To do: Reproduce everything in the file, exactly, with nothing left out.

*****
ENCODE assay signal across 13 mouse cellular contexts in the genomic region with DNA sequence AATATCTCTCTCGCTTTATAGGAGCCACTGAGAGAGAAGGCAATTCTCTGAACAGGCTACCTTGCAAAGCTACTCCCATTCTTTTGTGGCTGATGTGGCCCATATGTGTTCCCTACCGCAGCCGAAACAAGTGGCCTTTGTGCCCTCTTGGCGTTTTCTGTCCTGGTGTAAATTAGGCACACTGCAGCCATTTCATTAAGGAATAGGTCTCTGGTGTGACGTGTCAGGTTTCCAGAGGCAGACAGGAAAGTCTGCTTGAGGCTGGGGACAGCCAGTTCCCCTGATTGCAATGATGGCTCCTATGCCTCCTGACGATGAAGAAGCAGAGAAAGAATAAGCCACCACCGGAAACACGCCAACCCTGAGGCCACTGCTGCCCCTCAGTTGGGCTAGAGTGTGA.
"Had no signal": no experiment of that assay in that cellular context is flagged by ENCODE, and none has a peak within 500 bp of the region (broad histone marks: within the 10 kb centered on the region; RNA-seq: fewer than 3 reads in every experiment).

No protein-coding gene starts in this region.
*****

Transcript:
ENCODE assay signal across 13 mouse cellular contexts in the genomic region with DNA sequence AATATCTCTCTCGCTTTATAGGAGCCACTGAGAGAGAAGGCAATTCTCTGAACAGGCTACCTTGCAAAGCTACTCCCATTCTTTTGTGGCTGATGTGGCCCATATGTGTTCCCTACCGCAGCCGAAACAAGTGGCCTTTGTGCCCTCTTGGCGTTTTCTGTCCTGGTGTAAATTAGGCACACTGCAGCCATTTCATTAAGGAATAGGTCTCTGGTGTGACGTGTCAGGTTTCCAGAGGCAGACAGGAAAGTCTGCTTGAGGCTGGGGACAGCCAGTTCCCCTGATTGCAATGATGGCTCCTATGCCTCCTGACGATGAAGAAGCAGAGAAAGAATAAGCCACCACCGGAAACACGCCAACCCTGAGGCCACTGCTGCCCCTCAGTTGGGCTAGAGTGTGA.
"Had no signal": no experiment of that assay in that cellular context is flagged by ENCODE, and none has a peak within 500 bp of the region (broad histone marks: within the 10 kb centered on the region; RNA-seq: fewer than 3 reads in every experiment).

No protein-coding gene starts in this region.